A few years ago, I attended a conference in Vejle. The subject of the conference was refugee children and traumatised parents. It was a watershed for me. I felt recognized while they talked about the way trauma is transmitted from parents to children in refugee families.
I felt that this involved my parents, as well. I had never considered that war traumas had any connection to me. I never knew that traumas could be transmitted, i.e. that you could catch other people's traumas, so to speak. I was able to put a tick next to all the described symptoms. I felt that I was given the key to the solution of my problems.
It's been four, and in many ways tough years since the conference. It was hard to tackle this whole story, much harder than what I had imagined.
Being able to have witnesses to what is going on within me is probably the most healing factor for me. But it is not easy to find someone willing to place thmeselves at that position. And I believe that others do become infected with that kind of story. Hence, one should always talk to a professional therapist who knows how to handle such a story.
My husband pointed out that he finds it a heavy load to listen to my stories full of anxiety. And how does one cope with a spouse's fear? What are you supposed to do when it just repeats itself like the turns of a mill wheel?
I was lucky to find an excellent therapist. Throughout a long course of time, he managed to go back with me and explore the very dark and sad things from my past. It was crucial to me and it helped a lot.
I considereded it absolutely necessary to get professional help in order to get to terms with my fear. I would not have reached the target on my own. Along the way, I have changed my expectations that the anxiety would disappear for good. I know that I have to live with my anxiety. I haven't given up the hope that one day I will get rid of the fear, and if it happens it would be great. But it is no longer my ultimate goal.
I have also stopped blaming myself for my anxiety. I have every reason to feel the way I do, and I no longer yell at myself during my anxiety attacks. On the other hand, I am careful not to transfer my fear onto my children, for as much as it is possible.
|Brief overview of the Sudeten German history|
Bohemian dukes that ruled Sudetenland app. 800 years ago regarded Germans of that period as being very good at many different things such as trade, craft, mining and agriculture. In order to get the local economy going, they decided to invite Germans to settle in Sudetenland.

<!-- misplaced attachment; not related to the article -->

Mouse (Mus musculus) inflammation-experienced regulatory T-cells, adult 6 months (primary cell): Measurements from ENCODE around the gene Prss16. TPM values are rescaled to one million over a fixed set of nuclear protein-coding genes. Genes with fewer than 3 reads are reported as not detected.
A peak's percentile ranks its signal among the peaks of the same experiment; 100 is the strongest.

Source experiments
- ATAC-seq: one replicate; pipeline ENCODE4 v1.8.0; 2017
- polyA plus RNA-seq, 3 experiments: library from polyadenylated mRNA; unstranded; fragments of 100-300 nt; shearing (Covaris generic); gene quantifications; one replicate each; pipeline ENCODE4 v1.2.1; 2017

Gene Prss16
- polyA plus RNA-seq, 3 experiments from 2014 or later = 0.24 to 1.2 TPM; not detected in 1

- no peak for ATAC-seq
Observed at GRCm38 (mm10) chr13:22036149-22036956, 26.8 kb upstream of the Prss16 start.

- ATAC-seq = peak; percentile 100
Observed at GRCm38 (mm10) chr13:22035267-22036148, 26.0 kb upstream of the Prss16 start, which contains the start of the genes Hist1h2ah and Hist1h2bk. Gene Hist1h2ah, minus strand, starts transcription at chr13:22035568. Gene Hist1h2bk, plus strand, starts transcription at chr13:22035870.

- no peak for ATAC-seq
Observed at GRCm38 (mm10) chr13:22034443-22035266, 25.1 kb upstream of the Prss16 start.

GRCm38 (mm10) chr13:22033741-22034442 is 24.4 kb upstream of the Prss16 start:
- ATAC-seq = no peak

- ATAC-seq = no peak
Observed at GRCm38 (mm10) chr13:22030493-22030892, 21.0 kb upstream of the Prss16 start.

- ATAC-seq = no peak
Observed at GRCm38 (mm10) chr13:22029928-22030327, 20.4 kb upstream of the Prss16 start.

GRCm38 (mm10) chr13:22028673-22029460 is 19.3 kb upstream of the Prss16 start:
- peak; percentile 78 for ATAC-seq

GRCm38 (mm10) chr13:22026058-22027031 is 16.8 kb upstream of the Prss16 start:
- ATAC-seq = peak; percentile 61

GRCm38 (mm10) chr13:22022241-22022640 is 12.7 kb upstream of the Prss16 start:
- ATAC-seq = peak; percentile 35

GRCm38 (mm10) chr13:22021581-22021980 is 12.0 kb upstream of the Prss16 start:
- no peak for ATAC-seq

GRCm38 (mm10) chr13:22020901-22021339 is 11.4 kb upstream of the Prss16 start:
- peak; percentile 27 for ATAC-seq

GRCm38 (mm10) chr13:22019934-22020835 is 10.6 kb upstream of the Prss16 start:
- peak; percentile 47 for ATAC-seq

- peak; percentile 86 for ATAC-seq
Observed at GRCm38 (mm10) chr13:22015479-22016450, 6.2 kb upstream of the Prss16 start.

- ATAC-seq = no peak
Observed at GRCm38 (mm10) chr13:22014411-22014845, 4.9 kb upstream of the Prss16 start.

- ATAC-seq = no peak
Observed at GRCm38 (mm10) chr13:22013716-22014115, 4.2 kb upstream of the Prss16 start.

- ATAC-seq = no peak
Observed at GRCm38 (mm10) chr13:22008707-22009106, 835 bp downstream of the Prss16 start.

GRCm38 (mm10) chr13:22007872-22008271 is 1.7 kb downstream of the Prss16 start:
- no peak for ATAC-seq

The dukes were right. With their industry and knowledge the German newcomers left their stamp on the entire Bohemian history and culture. Thus, it is possible to trace back the Bohemian glass industry, goldsmith artistry, brewing of beer and sanatoriums to the skills of the German immigrants.
Until the outbreak of the First World War the area belonged to the Austro-Hungarian Empire. By the conclusion of peace in 1918 the Czech and the Slovaks proclaimed a new republic, Czechoslovakia.
The ethnic composition became very uneven. One half of the inhabitants were Czechs, one third were Sudeten Germans and one fourth were Slovaks. The rest were Polaks, Jews, Hungarians and Romanies.
Sudeten Germans were discontent with being reduced to a minority in their own country and reacted by going out on the streets to demonstrate for the right of self-determination as regards their future national affiliation. An affiliation that was oriented towards Austria. But the victors of the War, i.e. Britain, France and the USA, chose in favour of another solution once they had negotiated the peace contract after the German capitulation in 1918.
Demonstrations regarding the question of border-drawing in the Czech-German-Austrian border area reached their climax when the Czechoslovak soldiers started shooting at demonstrators and killed 54 Sudeten Germans in 1919. Later on, and completely contrary to all prior agreements, a direct persecution of Sudeten Germans followed.
For instance, this was apparent in the confiscation of Sudeten German enterprises, prohibition to speak German in public administration institutions, closing down of German schools and a restriction of power of the democratic assemblies in the German-dominated areas.
Because of the extensive persecutions, the political sentiments developed in a strongly nationalistic direction among the Sudeten Germans. As they observed a successful Nazi party with their German neighbours, the Sudeten Germans got affected. And despite a ban on the Nazi party that was issued by the Czech authorities, the political contents lived on under other names.
This became in particular apparent when Hitler sent his soldiers over the border during the annexation of Sudetenland in 1938. The soldiers were welcomed as liberators and cheers in the streets.
The German-friendly attitude lasted, for the most's part, throughout the War and involved military services in the Wehrmacht and co-operation with the German war industry.
The re-establishment of the Czechoslovak state after the Second World War was the beginning of 'a dark chapter in the European history', in the words of the former Czechoslovak president, Vaclav Havel.
This dark chapter meant that approximately 3.5 million people, mostly Sudeten Germans were expelled, or as it is known today, ethnically cleansed during 1946 by the means of highly brutal methods.
The largest part of the exiled individuals ended up Austria or Germany. To this day, the case remains a sensitive issue in European politics and was accordingly on the agenda when Czechoslovakia negotiated admission to the EU a few years ago.
You can read more about the war-related consequences as regards the German population and society at:
Siden er sidst opdateret 8-2-2008
Banegårdspladsen 1, 1 | 7100 Vejle | Tlf. 76 42 03 10 | firstname.lastname@example.org